(PDF file, 1,007 KB, 229 pages)

This collection of letters traces my transition from taking the quantum state's essence as information or knowledge, to being instead freely-chosen Bayesian degrees of belief, and finally to being nothing more than the pragmatic gambling commitments one endorses in any given instance. As I (almost) put it to one of the correspondents in this collection: "I think there is no doubt I've gone through a phase transition. For all my Bayesian rhetoric in the last few years, I simply had not realized the immense implications of holding fast to the view that "probabilities are subjective degrees of belief." Of course, one way to look at this revelation is that it is areductio ad absurdumfor the whole point of view---and that will be the first thing the critics pick up on. But I view it as a godsend. For with this simple train of logic, one can immediately stamp out the potential reality/objectivity of any of a number of terms in quantum theory that might have clouded our vision. With so much dead weight removed, the little part left behind may finally have the strength to support an ontology."

The Anti-Växjö Interpretation of Quantum Mechanics

(PDF file, 189 KB, 13 pages, quant-ph/0204146)

In this note, I try to accomplish two things. First, I fulfill Andrei Khrennikov's request that I comment on his "Växjö Interpretation of Quantum Mechanics," contrasting it with my own present view of the subject matter. Second, I try to paint an image of the hopeful vistas an information-based conception of quantum mechanics indicates.

Book Review: `Statistical Structure of Quantum
Theory,' by Alexander S. Holevo

(PDF file, 60 KB, 2 pages, [QIC 3(2), 191 (2003)])

The Activating Observer: Resource Material for a Paulian/Wheelerish Conception of Nature

(PDF file, presently 733 KB, 188 pages, not ready for viewing yet)

This is the third and final installment of three in the Cerro Grande Fire Series. It reflects the following thought. What has always struck me as most wonderful in quantum mechanics is its indication of how our world may be more malleable than was thought in classical times. With our experimental interventions into nature, we---in the capacity of physical systems and nothing more---may have the opportunity to shape the world in unforeseen and perhaps significant ways. This document catalogs and annotates various materials exploring this idea, from the potentially deeply profound to the just-plain silly. Personally I suspect many of the works cited herein lean toward the profound, but that is an issue for science to decide. The 522 citations below are meant predominantly as historical tabulation and as motivation for such a future science.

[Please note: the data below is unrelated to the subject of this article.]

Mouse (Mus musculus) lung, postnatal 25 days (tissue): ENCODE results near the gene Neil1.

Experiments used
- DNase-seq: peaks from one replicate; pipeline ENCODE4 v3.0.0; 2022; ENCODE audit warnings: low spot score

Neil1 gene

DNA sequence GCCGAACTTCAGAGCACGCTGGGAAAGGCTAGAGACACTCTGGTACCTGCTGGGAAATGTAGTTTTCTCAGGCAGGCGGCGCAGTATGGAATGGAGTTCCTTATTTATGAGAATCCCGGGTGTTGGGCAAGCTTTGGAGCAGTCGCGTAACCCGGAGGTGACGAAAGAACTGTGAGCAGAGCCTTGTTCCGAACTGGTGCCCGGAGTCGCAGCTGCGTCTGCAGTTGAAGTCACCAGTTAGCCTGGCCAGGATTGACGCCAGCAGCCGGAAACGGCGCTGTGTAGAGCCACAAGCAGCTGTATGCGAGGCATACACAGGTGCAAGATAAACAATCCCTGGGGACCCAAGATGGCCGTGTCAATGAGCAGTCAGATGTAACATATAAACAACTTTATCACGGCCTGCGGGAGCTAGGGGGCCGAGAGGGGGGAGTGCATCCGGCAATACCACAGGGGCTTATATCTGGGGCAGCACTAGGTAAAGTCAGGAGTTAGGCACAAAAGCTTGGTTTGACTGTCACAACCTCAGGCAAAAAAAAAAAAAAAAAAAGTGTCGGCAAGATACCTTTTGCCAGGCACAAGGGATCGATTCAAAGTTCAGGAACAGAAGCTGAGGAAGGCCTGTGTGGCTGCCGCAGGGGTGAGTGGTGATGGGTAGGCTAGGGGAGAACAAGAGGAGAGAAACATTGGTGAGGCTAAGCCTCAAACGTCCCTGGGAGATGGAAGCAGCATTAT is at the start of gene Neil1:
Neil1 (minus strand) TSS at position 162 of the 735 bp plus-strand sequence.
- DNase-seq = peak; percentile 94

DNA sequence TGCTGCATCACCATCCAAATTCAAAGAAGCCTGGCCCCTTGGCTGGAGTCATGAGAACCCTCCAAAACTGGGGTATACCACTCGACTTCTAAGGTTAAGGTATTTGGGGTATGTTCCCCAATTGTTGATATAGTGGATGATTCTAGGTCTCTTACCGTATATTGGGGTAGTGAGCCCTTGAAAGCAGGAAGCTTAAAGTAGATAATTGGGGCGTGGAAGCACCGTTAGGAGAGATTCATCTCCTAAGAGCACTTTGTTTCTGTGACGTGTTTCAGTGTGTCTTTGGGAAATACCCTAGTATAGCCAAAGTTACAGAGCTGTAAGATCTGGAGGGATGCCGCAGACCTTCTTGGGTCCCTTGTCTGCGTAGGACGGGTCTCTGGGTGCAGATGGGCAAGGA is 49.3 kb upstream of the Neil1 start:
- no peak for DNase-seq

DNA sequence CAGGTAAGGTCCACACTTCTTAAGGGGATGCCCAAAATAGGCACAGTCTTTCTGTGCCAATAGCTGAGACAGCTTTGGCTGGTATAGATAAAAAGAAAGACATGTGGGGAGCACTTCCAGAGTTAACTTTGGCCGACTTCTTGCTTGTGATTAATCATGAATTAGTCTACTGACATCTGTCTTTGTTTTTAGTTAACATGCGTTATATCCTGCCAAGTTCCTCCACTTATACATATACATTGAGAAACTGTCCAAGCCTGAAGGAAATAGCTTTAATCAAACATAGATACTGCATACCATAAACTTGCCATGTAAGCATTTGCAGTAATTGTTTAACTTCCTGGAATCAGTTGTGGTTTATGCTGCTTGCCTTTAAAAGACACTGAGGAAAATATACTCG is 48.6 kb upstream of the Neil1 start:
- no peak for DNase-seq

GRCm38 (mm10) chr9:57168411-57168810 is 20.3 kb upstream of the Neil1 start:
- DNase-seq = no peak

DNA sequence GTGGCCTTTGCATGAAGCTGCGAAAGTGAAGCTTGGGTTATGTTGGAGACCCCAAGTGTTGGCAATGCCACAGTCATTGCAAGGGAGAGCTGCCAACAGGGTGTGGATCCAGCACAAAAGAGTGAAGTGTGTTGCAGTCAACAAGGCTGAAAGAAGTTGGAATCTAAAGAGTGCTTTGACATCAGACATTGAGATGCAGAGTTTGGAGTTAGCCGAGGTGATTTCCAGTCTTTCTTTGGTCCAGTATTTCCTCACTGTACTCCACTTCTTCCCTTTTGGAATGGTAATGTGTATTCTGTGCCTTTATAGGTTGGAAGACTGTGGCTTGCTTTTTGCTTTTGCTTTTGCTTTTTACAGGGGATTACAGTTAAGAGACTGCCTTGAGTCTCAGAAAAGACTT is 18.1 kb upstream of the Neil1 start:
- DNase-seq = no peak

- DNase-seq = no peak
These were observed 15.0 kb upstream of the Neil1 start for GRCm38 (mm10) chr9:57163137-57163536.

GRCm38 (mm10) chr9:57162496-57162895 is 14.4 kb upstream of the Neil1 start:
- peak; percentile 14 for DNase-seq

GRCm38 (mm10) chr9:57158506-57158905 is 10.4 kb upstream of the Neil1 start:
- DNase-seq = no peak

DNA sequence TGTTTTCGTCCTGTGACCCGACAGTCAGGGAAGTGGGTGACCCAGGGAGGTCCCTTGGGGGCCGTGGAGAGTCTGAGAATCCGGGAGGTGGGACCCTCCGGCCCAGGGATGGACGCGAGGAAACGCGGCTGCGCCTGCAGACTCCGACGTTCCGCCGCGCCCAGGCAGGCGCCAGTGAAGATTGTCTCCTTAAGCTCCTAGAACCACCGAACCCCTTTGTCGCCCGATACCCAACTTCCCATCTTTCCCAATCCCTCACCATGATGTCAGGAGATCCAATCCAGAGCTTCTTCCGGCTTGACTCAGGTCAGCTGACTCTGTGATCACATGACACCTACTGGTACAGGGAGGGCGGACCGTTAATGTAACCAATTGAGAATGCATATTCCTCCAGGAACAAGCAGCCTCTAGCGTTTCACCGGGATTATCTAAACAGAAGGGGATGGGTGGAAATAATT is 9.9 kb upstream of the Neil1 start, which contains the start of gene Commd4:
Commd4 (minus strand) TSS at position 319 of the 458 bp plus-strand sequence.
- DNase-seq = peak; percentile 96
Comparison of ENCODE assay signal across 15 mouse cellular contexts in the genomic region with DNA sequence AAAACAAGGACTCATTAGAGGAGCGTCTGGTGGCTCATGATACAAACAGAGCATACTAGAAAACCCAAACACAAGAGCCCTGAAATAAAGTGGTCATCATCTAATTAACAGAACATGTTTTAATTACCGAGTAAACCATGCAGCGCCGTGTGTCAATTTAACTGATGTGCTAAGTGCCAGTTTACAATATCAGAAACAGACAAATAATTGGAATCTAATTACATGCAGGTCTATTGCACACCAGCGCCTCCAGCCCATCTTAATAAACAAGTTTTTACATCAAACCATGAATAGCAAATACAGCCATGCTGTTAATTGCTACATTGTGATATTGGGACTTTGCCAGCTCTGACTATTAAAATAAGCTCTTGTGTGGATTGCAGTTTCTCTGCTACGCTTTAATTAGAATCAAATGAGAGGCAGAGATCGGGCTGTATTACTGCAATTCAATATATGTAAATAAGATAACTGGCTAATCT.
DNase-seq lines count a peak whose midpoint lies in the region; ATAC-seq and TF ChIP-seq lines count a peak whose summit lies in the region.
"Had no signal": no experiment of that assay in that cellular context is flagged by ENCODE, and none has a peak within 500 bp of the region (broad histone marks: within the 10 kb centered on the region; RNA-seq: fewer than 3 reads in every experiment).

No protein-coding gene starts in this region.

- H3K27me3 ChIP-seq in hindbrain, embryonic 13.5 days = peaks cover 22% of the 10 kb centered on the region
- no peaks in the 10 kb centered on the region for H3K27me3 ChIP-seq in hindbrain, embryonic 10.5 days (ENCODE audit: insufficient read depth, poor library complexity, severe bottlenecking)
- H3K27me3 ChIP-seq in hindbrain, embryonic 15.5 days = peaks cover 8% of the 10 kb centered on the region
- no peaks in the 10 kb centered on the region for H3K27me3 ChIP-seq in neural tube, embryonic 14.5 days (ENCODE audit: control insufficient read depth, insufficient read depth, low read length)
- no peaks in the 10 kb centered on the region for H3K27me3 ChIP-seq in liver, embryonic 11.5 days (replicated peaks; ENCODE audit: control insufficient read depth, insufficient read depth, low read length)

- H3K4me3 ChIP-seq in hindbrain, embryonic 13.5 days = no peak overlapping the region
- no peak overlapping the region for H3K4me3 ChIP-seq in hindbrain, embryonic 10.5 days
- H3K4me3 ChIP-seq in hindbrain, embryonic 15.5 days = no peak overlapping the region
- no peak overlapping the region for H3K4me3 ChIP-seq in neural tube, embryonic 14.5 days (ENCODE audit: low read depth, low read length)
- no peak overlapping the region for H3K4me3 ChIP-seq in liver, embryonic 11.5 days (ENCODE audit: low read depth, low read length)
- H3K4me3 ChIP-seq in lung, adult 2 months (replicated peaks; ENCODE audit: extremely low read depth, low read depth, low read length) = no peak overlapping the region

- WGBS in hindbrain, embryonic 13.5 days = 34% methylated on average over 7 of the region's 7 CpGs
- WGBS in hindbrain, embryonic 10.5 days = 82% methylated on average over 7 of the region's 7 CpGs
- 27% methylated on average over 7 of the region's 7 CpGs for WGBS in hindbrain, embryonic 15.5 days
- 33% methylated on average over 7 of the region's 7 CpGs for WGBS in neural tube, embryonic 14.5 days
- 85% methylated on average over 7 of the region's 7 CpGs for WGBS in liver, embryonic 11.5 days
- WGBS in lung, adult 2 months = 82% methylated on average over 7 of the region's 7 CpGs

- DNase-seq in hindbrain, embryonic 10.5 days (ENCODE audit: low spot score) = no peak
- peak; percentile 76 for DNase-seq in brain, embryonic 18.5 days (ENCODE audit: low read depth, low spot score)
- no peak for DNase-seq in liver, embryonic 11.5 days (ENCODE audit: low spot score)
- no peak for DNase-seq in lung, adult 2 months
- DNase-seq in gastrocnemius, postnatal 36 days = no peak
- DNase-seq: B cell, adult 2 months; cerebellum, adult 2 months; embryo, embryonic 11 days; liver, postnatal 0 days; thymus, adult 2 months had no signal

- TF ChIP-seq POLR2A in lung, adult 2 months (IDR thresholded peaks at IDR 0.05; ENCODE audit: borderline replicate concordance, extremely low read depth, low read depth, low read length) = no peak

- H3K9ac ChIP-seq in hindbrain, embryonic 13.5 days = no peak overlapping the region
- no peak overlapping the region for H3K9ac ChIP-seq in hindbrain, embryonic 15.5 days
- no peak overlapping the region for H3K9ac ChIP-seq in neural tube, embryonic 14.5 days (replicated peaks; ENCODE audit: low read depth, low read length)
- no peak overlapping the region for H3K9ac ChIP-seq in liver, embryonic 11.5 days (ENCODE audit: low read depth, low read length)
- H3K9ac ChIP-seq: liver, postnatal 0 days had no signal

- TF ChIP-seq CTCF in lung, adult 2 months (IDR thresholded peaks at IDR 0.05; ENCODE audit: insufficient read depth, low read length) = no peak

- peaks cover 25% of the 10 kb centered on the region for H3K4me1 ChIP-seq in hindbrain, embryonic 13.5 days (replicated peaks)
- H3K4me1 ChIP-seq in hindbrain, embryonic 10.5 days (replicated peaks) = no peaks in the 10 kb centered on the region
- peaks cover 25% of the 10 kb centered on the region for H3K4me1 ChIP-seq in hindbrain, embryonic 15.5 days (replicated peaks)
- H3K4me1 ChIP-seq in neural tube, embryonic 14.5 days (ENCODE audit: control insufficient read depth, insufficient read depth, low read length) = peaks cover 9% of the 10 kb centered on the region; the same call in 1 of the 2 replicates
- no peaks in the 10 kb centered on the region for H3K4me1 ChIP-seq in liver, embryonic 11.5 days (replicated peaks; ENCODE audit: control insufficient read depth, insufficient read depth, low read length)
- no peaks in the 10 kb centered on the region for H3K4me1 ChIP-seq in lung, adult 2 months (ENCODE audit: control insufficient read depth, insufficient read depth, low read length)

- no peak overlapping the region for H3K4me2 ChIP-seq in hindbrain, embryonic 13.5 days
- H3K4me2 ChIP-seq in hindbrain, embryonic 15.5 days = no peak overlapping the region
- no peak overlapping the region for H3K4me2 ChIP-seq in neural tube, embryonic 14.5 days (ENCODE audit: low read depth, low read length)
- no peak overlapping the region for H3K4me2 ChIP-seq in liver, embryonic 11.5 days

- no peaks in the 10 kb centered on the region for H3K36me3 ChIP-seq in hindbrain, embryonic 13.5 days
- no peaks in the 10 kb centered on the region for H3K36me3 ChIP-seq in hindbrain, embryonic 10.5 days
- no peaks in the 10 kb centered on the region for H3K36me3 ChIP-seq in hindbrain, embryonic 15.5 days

The Oyster and the Quantum

(PowerPoint, 2,768 KB, 56 slides)

I say no interpretation of quantum mechanics is worth its salt unless it raises as many technical questions as it answers philosophical ones. In this talk, I hope to convey the essence of a salty, if not downright briny, point of view about quantum theory: The deepest truth of quantum information and computing is that our world is a world wildly sensitive to the touch. When we irritate it in the right way, the result is a pearl. The speculation is that this sensitivity alone gives rise to the whole show, with the quantum calculus portraying the best shot we can take at making predictions in such a world. True to form, I ask more questions than I know how to answer. However, along the way, I give a variant of Gleason's theorem that works even for rational and two-dimensional Hilbert spaces, give another variant of Gleason's theorem that gives rise to the tensor-product rule for combining quantum systems, and finally derive a new form for expressing how quantum states change upon the action of a measurement.

Being Bayesian in a Quantum World

(PowerPoint, 4,502 KB, 39 slides)

This is a talk dedicated to Anton Zeilinger on the occasion of his 60th birthday. In it, I strive to make quantum mechanics look as much like Bayesian probability theory as possible. The shape of the gap where the two structures differ---it is speculated---gives the clearest indication yet of what the "reality" underlying quantum theory may actually look like.

Cerro Grande II

(incomplete draft, compilation of 3 July 2006, 459 pages, 1,903 KB)